Can you just see the courtroom scene as the audio of the 911 call is played?

“Ladies and gentlemen of the jury, can’t you hear the utter fear in her voice?”

And the knights in blue armor rushing to defend this poor white delicate flower come off as heroes.

In Charlotte, Keith Lamont Scott was shot and killed by an officer who claimed he feared for his life because he smelled pot — and the officer got away with murder.

In Cleveland, Tamir Rice, a 12-year-old child playing with a toy gun was shot and killed by an officer who claimed he thought it was a real gun. The child’s family got as $6 million settlement, but the officer walked free.

I’ve lost a son to injustice, although not like this, not so sudden and utterly shocking, and I can tell you, $6 million wouldn’t make it better.

So what do we, as white allies, as anti-racists, do?

Well, first we listen.

This is not within our realm of expertise.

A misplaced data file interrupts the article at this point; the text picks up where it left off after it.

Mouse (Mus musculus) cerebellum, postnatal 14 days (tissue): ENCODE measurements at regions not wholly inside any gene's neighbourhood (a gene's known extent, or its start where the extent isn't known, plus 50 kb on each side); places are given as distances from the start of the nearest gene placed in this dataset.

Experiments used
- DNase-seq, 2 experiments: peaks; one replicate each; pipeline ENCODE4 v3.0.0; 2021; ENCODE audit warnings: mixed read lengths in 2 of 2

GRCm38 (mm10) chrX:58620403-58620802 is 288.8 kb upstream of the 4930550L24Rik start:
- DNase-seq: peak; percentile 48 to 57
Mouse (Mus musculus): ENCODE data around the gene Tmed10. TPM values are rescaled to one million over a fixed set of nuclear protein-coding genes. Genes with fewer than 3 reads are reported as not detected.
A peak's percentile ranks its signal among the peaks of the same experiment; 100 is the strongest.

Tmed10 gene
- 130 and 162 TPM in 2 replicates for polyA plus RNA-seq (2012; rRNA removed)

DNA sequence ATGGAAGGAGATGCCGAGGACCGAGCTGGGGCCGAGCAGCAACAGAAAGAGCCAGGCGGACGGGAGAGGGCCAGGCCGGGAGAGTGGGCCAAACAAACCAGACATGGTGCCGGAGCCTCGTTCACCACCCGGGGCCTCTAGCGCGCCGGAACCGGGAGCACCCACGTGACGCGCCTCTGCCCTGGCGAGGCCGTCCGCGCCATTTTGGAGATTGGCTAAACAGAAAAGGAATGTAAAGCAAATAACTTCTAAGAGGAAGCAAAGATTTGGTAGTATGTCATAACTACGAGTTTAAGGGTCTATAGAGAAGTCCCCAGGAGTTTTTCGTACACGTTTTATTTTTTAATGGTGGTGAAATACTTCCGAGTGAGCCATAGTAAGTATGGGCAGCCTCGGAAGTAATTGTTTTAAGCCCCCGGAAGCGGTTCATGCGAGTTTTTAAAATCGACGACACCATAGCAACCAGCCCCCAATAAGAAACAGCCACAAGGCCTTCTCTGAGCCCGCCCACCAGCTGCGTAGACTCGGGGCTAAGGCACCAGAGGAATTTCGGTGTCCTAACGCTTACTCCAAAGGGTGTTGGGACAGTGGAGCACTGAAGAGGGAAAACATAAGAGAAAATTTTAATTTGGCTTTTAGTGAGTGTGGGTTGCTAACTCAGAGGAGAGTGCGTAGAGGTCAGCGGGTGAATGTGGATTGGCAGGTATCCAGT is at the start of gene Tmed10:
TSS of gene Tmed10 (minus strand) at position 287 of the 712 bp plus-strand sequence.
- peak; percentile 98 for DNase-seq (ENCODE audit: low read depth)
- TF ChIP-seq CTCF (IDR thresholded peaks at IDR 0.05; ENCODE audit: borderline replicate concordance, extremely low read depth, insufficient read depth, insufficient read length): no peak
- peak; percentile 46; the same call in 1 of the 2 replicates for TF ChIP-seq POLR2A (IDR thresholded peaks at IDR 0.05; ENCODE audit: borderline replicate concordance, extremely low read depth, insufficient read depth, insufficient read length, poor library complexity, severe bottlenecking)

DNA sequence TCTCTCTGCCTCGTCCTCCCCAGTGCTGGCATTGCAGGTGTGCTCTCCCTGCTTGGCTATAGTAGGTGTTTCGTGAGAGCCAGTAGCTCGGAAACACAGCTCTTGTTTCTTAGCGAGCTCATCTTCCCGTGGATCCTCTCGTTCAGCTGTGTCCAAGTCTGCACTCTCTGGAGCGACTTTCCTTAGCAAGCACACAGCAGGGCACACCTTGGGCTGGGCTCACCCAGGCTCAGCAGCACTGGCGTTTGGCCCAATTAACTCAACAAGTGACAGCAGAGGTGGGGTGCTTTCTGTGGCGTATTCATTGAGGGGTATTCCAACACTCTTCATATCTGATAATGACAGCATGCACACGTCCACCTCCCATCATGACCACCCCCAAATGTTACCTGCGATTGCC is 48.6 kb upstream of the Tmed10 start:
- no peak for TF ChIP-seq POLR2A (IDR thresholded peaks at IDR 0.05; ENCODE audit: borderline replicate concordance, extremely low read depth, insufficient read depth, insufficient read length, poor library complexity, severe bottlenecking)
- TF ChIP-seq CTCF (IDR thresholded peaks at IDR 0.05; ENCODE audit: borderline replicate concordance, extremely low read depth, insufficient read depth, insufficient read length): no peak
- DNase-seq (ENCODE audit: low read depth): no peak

We do not live in fear of being murdered by cops (or ex-cops) who detest our very existence.

Second, we listen some more.

We do this because trauma is best addressed by allowing people to speak about it.

Then, we ask what we can do to stand with and fight with oppressed people.

Finally, we do what we’re told we’re needed to do (short of violence).

Here are a few things I’ve learned we can do:

Speak out when you see racism and call it what it is.

Don’t call the police when you see a person of color in your way. In fact, unless it’s a matter of life and death, don’t call the police at all.

Be public about being anti-racist. Show up at demonstrations because the racism in our justice system will rear its head and hurt demonstrators more quickly if no white people are there.